The question of career legacy is something we’ve been thinking about for years. We have both done work in our careers that we’re incredibly proud of, but we’ve also wondered whether making such an early exit means we’re not living up to our potential or contributing enough to society or the world. We realized, though, that our work accomplishments aren’t our real legacy.
“It’s not what you create, it’s who you create.”
I swore someone else said that quote, but can’t find the source, so I’ll just claim it for now until someone can help me find out where I heard it. (Also, if I said it, that would obviously be “whom.”) But I’ve really come to believe the sentiment there.
Our real legacy is what we’ve been able to contribute to the people we’ve worked with in the form of mentoring and creating opportunities for them to spread their wings. And it’s in what we do to make the system we leave behind more like what we think it should be.
For me, that’s normalizing the money conversations for women especially, making workplaces reflect the diversity of the real world, and helping talented junior colleagues contribute at their full potential. So I began to focus on delegating and mentoring more instead of keeping the “best” work for myself like I’d always done. I began having more frank conversations with female peers as well as younger women about compensation and advancement, to share what I’ve learned. And I made myself a squeaky wheel on diversity.
That’s why I pushed hard for a bigger bonus last year – not because I “needed” more money, though I do believe I deserved it. (And they agreed – and gave me more.) I did it because I wanted to do my part to destigmatize that act, and make it less noteworthy the next time another woman does the same. It’s why I’ll push again this year on my way out, even though I know there’s very little incentive for them to pad my bonus when I’m not sticking around.
It doesn’t matter. I will ask for it anyway, because I am the lucky one with the freedom not to care what they think of me for asking.
Agitating Your Own Way
Just as I think those of us with great means have a responsibility to do good in the world, preferably directly and monetarily, I also think we have a responsibility to agitate in a positive way once we know our own stakes are lowered at work. Because if we don’t, who will?
I get the desire to check out mentally after you decide you’re not going to stay in a career for the long term, but consider both facts:
- Disengaging makes the journey feel slower. Staying fully engaged and not complaining makes it go faster (and feel more rewarding — which is no small thing!).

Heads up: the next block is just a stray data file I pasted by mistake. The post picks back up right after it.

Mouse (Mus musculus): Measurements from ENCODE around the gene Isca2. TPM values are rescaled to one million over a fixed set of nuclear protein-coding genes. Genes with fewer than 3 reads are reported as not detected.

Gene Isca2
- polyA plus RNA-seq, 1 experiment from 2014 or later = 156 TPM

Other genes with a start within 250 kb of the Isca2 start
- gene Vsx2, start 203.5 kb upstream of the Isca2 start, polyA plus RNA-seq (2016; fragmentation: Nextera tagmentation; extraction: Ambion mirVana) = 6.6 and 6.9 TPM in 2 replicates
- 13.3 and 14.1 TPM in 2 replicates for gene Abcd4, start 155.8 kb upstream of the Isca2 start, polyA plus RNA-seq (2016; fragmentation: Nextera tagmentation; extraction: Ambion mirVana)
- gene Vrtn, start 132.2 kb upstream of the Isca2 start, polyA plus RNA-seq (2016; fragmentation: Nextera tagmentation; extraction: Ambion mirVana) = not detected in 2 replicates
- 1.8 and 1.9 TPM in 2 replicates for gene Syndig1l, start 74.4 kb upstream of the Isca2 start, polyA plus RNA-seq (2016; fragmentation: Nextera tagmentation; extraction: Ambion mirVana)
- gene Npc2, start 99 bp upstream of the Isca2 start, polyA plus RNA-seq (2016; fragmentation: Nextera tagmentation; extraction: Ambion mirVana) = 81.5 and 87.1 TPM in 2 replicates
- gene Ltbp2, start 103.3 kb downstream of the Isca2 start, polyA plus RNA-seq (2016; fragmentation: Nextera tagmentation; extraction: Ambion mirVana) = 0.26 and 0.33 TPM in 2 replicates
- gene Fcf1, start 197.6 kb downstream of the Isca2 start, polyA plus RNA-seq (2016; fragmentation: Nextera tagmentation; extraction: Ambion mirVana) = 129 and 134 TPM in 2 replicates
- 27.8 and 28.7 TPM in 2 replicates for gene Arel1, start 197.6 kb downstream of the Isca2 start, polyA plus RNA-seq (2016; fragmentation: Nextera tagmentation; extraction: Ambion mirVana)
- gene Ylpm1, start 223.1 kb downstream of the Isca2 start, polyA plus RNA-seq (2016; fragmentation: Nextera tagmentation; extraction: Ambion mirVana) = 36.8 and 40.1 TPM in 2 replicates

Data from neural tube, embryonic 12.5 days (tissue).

- Disengaging robs you of an opportunity to make a difference by pushing for change that you know is needed, and to leave knowing that you either made change or made change possible in the future.
So you know my advice: Don’t surrender the chance to make things better for those who come behind you. In my experience, it feels awesome to know that people I’ve supported and things I’ve pushed for will last well beyond my time at my company.
That agitation can take whatever form you like. If you’re annoyed that the 401(k) plan has a lousy match or has fees that are too high, make a big stink about that. If you think management should be structured differently to make everyone feel more empowered, pour some energy into making that case to as many influencers and decision-makers as possible. If you consider yourself a feminist, find ways to stick up for women in your workplace, push to hire and promote more of them, or make equal pay your rallying cry. If you believe as I do that diverse perspectives are essential to doing good work these days, push to hire and promote more people of color, LGBTQ folks, disabled people, and candidates with different life experiences.
Legacy and Agitation
Let’s get into this stuff! What do you want your work legacy to be? Is there anything at work that you wish would change that you could see yourself agitating for? Find yourself not wanting to stick your neck out? If so, why do you think that is? If you’re like me and you want to agitate, what would you say to others to help them see the value in it? And to that question we got at Lola — any women struggle with planning to leave the workforce, knowing that the work world needs more women? (Same Q for people of color, LGBTQ folks and others!) Tons to discuss today! Let’s get to it in the comments!